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Telegraph senderWhile he did not invent the telegraph alone, and Samuel F. B. Morse worked closely with co-inventors Alfred Vail and Joseph Henry, he was the one who came up with the alphabetic and numeric code we salute on


Beginning in 1836, mankind could communicate instantly over long distances for the first time.

Before you could say Modern Times, the country was crisscrossed with telegraph poles from coast to coast, with senders tapping out messages on a single key pad and receivers writing down the words signified by the series of incoming “dots” and “dashes.”

The whole process was about the speed of dial-up computer connections and was a revolution in long distance messaging, the speed of which was previously measured in weeks and months.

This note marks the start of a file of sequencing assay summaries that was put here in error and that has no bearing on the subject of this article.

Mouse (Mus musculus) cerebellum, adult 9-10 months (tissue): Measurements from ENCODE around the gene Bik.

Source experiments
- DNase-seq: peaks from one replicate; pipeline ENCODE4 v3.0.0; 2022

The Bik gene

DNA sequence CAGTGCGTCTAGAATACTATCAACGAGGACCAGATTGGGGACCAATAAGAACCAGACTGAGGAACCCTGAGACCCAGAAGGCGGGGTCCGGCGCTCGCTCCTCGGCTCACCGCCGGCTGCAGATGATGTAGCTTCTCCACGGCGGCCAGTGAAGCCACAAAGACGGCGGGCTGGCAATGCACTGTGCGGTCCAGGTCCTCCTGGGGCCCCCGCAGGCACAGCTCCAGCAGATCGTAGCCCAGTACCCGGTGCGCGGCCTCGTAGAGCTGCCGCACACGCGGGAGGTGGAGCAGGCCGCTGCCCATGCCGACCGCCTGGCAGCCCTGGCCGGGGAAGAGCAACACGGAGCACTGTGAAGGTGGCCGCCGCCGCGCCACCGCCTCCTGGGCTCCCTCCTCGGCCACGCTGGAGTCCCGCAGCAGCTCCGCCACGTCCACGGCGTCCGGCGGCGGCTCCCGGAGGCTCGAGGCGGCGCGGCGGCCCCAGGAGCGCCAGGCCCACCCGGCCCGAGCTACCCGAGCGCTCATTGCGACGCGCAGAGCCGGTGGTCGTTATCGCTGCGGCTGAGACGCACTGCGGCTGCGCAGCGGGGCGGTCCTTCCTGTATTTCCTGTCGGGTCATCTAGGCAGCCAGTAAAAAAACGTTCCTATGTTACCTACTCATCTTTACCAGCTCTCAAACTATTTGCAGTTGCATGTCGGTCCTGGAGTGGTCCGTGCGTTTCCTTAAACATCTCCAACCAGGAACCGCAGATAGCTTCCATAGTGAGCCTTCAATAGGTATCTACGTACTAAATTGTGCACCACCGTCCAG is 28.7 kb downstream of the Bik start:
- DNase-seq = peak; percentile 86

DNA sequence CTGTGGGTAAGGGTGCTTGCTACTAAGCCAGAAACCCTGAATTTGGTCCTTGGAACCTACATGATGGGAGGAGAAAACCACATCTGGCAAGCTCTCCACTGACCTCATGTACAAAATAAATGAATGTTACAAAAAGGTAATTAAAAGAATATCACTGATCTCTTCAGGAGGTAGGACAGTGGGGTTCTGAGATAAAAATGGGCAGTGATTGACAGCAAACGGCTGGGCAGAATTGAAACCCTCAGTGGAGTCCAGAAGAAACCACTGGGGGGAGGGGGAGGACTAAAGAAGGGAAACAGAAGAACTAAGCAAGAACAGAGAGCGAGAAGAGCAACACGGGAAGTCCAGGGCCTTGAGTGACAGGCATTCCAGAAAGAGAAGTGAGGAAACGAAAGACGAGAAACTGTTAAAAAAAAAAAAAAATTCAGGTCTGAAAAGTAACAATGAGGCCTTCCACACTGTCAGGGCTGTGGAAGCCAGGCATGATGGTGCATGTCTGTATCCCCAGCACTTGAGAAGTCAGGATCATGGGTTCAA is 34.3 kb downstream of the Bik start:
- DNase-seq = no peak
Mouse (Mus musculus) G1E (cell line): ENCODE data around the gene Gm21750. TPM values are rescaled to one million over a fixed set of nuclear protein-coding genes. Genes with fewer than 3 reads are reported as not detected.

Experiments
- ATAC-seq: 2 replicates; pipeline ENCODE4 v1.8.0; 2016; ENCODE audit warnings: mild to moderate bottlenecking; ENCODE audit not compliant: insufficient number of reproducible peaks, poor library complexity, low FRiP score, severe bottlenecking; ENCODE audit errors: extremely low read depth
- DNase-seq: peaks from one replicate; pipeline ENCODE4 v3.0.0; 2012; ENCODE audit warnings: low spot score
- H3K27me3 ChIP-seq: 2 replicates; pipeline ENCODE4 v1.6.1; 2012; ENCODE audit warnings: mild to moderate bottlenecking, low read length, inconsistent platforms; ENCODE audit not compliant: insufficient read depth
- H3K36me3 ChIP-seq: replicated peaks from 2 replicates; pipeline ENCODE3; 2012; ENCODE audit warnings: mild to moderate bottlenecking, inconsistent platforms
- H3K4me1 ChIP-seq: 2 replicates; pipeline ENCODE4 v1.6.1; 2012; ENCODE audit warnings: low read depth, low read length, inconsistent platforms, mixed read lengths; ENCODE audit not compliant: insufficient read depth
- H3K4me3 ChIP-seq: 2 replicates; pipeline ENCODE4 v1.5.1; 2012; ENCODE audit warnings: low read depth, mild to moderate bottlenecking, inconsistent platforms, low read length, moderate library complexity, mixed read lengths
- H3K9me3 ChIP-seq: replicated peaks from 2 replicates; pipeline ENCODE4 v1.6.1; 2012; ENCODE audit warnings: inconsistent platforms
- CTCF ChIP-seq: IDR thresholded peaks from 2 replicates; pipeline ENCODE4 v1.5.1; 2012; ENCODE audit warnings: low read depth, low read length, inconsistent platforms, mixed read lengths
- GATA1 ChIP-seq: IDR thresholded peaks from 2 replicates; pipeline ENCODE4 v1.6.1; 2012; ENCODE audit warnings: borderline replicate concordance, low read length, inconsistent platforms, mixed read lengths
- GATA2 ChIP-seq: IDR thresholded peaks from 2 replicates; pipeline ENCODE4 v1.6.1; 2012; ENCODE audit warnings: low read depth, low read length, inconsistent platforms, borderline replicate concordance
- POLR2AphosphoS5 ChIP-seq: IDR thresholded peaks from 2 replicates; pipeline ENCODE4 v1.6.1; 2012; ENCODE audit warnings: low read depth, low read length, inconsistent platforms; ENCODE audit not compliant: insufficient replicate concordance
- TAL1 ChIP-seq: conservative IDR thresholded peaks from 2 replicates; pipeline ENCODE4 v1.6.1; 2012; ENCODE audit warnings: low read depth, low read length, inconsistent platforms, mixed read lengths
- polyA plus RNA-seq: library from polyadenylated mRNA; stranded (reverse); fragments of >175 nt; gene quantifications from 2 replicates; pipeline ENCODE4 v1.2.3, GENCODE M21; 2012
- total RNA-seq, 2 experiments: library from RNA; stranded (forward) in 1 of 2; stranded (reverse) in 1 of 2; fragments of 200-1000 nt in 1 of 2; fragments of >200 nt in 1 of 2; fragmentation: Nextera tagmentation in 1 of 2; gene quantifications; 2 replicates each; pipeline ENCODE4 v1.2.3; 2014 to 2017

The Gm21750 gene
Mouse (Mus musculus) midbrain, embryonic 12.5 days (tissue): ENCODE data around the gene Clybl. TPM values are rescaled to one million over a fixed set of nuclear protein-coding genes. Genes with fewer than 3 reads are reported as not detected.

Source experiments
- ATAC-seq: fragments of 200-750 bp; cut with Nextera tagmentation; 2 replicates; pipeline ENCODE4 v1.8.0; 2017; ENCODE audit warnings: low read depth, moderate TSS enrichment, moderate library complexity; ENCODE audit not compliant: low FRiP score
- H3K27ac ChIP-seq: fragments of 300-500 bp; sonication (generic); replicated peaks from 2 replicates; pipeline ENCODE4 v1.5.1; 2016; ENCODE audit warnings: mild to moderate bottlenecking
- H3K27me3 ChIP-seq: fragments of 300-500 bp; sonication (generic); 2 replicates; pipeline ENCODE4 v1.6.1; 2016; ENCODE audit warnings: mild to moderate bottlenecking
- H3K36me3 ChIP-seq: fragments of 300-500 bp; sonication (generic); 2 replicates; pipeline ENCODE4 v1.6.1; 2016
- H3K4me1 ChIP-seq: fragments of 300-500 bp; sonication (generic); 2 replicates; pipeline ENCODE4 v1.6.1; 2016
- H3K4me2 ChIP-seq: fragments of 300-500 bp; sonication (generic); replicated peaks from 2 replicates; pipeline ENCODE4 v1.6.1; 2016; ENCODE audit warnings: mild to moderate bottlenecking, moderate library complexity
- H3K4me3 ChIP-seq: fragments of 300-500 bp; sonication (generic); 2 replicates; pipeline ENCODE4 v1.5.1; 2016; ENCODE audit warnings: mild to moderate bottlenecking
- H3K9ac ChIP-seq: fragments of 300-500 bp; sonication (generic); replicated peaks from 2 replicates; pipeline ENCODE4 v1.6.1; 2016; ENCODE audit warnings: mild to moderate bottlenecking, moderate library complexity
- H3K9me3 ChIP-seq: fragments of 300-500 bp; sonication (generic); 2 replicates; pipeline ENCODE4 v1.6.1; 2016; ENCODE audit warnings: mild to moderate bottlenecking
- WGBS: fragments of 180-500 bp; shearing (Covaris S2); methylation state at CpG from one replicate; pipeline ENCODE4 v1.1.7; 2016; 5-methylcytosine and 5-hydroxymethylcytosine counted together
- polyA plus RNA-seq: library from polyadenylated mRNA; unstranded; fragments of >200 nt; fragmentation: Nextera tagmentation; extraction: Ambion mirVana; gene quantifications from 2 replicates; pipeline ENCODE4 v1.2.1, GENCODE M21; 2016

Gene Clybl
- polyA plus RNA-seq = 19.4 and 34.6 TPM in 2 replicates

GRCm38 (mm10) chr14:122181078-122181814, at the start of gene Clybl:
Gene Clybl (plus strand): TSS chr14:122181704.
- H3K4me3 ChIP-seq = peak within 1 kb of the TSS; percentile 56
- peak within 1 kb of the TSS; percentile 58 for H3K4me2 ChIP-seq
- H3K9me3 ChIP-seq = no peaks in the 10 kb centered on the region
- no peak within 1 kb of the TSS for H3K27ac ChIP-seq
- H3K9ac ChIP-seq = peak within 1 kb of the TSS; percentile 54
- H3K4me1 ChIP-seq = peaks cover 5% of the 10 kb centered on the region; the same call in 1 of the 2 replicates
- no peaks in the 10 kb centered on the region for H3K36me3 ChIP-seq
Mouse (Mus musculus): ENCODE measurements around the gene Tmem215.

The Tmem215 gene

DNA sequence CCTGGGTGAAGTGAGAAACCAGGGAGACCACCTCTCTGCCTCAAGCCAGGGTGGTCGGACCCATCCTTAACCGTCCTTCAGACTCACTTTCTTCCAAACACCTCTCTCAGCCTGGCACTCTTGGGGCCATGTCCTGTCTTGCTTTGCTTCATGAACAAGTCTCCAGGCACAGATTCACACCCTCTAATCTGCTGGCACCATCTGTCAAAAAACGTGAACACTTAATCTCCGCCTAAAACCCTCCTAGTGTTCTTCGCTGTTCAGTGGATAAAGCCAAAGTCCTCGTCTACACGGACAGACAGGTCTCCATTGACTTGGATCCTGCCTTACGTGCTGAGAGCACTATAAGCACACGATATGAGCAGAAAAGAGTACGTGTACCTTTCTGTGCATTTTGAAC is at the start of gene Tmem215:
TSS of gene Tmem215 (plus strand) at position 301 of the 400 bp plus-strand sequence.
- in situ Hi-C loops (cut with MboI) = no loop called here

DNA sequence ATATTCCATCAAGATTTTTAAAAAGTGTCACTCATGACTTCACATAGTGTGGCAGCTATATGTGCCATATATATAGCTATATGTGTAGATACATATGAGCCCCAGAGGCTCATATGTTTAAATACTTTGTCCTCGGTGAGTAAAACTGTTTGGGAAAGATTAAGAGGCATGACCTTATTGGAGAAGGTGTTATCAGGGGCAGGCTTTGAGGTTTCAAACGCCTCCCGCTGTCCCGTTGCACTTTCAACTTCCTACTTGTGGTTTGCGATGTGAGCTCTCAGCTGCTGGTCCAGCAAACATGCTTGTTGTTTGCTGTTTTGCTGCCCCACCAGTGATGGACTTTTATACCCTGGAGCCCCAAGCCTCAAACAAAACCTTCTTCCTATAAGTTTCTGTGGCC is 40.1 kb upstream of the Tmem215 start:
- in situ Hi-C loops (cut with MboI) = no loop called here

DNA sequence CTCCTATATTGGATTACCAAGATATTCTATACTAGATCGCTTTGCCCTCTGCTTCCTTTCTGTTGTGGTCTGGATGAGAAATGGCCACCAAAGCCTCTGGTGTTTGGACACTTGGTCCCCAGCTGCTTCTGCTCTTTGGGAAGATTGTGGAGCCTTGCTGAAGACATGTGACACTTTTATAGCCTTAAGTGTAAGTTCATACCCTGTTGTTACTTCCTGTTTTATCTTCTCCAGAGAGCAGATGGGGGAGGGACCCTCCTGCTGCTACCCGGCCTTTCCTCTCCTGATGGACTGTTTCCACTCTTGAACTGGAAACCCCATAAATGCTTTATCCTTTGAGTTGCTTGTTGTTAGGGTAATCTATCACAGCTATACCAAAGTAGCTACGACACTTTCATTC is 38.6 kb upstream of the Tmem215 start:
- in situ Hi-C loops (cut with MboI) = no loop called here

The first message sent was Morse’s own, “What hath God wrought?”, while one of the best telegrams ever was from Mark Twain, writing to America from London: “The reports of my death are greatly exaggerated.”

Morse Code is still used today, with only slight improvements and language adaptions, and the most common telegraph call is the distress signal SOS (Save Our Ship), or three dots, three dashes and three dots, an internationally recognized signal.

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